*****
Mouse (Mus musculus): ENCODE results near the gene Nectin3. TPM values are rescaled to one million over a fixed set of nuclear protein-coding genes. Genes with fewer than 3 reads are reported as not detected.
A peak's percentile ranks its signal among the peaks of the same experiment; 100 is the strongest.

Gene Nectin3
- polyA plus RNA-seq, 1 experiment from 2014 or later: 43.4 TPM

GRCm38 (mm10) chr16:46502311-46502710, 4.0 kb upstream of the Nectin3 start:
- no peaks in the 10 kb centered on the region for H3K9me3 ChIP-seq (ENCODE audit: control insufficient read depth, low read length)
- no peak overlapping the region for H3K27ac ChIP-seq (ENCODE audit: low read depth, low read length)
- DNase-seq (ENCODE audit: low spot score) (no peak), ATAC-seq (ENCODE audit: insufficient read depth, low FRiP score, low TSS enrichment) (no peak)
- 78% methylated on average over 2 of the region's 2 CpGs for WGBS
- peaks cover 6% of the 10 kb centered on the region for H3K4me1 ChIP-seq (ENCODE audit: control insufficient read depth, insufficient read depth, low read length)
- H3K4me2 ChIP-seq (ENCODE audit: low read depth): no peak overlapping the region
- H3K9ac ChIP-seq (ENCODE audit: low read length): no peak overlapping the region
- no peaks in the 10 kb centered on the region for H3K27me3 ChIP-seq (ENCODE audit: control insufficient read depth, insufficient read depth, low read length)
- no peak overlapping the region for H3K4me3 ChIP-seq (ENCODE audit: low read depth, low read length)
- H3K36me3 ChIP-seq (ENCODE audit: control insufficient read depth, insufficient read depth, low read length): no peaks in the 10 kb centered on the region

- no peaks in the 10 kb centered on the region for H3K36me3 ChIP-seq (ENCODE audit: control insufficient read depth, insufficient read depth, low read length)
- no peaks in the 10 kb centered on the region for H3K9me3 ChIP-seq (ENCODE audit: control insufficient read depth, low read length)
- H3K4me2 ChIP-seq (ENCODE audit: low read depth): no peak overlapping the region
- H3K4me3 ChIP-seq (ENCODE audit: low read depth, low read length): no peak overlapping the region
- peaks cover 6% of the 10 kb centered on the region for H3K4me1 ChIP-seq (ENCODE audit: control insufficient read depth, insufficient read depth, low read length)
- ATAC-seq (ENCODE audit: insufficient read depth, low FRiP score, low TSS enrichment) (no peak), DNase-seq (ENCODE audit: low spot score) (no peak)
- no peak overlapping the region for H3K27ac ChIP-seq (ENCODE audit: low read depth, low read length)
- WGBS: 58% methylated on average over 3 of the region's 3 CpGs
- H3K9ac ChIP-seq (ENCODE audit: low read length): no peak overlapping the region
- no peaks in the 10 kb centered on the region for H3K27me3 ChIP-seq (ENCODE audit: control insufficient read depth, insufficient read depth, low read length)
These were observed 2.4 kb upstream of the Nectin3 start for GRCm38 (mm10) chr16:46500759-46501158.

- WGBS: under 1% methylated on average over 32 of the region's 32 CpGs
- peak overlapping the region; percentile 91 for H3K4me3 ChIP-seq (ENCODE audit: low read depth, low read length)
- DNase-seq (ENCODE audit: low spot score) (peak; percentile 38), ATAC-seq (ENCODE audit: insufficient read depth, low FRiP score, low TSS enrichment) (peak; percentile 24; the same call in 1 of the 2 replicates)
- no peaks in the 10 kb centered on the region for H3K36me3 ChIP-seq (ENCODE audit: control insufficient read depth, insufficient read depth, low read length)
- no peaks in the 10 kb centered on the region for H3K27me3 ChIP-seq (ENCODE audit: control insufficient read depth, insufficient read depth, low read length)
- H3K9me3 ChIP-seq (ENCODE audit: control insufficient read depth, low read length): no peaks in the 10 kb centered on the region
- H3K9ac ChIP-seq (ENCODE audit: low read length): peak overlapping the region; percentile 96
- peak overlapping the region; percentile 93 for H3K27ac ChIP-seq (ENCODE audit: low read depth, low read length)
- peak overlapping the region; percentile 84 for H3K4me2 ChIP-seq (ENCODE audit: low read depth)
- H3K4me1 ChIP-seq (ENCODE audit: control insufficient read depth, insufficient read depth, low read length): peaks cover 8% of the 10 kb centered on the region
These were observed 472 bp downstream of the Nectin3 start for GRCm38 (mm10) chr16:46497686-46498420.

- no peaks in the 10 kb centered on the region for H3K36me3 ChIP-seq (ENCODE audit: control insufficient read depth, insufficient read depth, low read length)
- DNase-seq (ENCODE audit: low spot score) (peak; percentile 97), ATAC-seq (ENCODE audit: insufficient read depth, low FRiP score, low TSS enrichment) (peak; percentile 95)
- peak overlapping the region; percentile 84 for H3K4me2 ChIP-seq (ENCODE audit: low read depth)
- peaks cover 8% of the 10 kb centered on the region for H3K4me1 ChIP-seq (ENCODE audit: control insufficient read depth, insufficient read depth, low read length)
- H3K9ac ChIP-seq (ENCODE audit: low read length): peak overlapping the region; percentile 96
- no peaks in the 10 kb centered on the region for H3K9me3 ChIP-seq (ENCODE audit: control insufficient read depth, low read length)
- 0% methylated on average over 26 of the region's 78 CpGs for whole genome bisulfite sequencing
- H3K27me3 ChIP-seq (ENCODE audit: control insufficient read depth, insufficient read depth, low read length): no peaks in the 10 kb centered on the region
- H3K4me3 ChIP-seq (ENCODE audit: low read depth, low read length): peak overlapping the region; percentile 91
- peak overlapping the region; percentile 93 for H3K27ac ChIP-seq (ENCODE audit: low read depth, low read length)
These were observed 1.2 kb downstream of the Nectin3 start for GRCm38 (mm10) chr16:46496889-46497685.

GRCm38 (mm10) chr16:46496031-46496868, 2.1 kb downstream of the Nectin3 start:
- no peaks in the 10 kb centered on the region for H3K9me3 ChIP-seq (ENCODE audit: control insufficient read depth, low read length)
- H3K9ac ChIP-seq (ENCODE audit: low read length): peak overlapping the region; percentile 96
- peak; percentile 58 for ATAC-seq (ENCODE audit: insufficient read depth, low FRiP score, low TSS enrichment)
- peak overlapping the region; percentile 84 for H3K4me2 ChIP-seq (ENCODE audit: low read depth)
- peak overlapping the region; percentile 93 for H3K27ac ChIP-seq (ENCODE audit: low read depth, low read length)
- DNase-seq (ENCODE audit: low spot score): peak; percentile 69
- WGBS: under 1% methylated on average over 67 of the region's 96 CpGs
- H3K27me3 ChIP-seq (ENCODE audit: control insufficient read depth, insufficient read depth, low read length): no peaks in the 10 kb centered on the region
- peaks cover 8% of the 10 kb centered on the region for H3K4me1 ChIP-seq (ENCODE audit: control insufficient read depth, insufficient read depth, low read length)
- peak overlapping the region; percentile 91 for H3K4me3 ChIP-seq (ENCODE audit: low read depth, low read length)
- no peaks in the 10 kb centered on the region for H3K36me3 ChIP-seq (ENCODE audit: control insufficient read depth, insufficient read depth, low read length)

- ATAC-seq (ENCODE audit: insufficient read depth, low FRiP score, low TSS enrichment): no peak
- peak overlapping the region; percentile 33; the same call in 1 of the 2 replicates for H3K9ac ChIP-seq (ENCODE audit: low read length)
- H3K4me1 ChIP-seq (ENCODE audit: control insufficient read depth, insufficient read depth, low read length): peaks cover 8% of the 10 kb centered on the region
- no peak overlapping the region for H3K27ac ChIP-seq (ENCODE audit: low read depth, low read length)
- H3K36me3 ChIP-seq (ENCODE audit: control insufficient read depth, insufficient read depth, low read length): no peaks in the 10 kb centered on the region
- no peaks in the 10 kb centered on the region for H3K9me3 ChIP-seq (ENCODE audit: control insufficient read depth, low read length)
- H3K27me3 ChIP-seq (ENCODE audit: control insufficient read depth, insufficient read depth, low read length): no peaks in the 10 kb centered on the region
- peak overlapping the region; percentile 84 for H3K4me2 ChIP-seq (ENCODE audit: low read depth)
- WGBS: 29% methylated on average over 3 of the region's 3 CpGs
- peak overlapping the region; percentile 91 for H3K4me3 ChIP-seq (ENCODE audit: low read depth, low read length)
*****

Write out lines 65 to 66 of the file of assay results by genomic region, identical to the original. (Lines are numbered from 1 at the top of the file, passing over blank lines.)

- H3K36me3 ChIP-seq (ENCODE audit: control insufficient read depth, insufficient read depth, low read length): no peaks in the 10 kb centered on the region
- no peaks in the 10 kb centered on the region for H3K9me3 ChIP-seq (ENCODE audit: control insufficient read depth, low read length)